How to use image-based social media channels for your business

top-imageAs the old saying goes, “a picture is worth a thousand words”, perhaps this is why so many companies today have adopted platforms like Instagram, Pinterest and Snapchat to promote their brand.
If you are using social media channels on a regular basis, it is important to bear in mind that Facebook images receive 50% more interaction than text-based posts and Twitter images are the most shared and clicked content.

As an SME, it can be a challenge to adopt creative social media campaigns when larger companies are famously interacting online. However, there are multiple benefits to a number of sectors when adopting image-based social media platforms.



Since the launch in October 2010, Instagram has grown to over 150 million monthly active users. What makes this tool unique is that it centres on the use of photographs and captions only, providing fun, alternative ways to grow your brand presence and promote your company offering. Here are a few tips for using Instagram in your business.

  • Show a more personal side to your brand. Introduce a clearly defined personality and voice.
  • Offer an exclusive view into the lifestyle that your brand makes possible.
  • Inspire movement around your brand. Encourage people to capture photos and create campaigns with a #hashtag.
  • Know your audience. Take time to learn what people love about your brand and fill their newsfeeds with photos that capture this.
  • Offer followers exclusive benefits. Introduce them to a new product or service before it goes live for the public.

Last year, Kellogg’s came up with an idea to convert Instagram photos into their own currency. The Special K store in Stockholm was turned into an Instashop that encouraged customers to upload a photo on Instagram with the hashtag #nyaspecialk (nya – meaning new) to receive a box of their new Special K cereal. The campaign follows Kellogg’s first pop up shop in London where customers could pay for a packet of Special K Cracker Crisps by tweeting a message about the new snack



Pinterest is now the fastest growing image-sharing social media channel. In 2013, Pinterest drove 41% of social media traffic to ecommerce sites. The social media site is described as the world’s biggest collection of everybody’s favourite things.

There are multiple opportunities for businesses that explore this creative platform. To set you in the right direction, here are a few top tips.

  • Create specific boards, include products, case studies and company life.
  • Relevance is key. Keep up with the times and pinning regularly is essential.
  • If your company has information buried away in dated PowerPoint presentations, create useful infographics to share with your target audience.

Petplan, the pet insurance company, created an engaging destination for pet loving parents. Their aim was to produce relevant and easy-to-digest pet health information available in a visually compelling format. After researching the trending pet topics on Pinterest, Petplan began creating boards with images from their popular pet health magazine, fetch. Over time, the company created specific educational boards like “Health Tips” and “Breed All About It”. After developing their presence on Pinterest,  Petplan saw an 87% increase in new site traffic, a 35% increase in page views and a 12.5% increase in insurance quote requests.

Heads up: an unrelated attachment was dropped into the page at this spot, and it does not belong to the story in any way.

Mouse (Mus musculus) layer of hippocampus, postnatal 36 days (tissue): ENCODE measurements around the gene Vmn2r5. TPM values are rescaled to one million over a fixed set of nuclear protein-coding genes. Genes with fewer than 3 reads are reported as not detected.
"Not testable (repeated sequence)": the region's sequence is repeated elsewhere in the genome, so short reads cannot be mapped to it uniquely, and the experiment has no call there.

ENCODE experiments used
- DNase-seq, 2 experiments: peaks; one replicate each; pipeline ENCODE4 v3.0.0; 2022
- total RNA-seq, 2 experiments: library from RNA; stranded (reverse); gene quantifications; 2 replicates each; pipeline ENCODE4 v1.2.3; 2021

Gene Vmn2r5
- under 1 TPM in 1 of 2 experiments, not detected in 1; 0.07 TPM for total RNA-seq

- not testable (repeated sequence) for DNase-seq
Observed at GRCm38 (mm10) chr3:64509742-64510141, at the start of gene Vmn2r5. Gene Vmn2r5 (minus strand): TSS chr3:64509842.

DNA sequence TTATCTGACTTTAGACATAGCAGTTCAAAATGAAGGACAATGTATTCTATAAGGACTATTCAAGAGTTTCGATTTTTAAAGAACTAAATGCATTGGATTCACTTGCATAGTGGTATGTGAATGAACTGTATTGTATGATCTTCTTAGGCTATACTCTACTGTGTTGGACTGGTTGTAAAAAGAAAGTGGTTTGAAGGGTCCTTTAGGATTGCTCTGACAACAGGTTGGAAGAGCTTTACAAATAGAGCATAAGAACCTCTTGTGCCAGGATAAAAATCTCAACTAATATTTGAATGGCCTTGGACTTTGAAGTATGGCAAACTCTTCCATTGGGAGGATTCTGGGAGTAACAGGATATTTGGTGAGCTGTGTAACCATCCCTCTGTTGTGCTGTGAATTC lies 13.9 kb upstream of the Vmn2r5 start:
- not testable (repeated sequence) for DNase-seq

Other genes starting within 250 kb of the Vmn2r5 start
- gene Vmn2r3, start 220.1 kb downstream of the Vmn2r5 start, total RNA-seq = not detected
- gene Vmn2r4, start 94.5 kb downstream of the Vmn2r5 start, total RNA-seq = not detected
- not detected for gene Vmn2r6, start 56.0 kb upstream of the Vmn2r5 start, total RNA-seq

Snapchat allows users to take photos and record videos, which can then be sent to a controlled list of recipients. It has been reported that Facebook offered to buy Snapchat for over $3 billion, which highlights how important the app has quickly become. If you are worried that Snapchat might not be appropriate for your business, here are a few tips to help you use this platform effectively.

  • Make your snaps straight to the point. Your audience will be able to see them for a maximum of 10 seconds.
  • Keep it light-hearted, one of the main reasons for Snapchat is to make people smile, so be funny!
  • Personalise responses when possible, which reinforces the human aspect.
  • Quick competitions are a great way to engage with your audience via Snapchat.

The Co-operative is the first major UK retailer to use Snapchat for marketing. The ‘Snaptop’ campaign offers students £30 off all laptops online when they add Co-operative Electrical as a friend on Snapchat.  The Co-operative’s campaign is about targeting a specific audience using a platform they love, with something they need, at the time of year they need it.

The expectations of brands on social media are getting higher, which is leading to businesses having to turn away from traditional mediums and create more engaging and interactive experiences for followers. As images continue to generate higher engagement rates than text-based content, businesses will need to re-evaluate their marketing in 2014 to ensure that campaigns reflect the ever changing social media environment.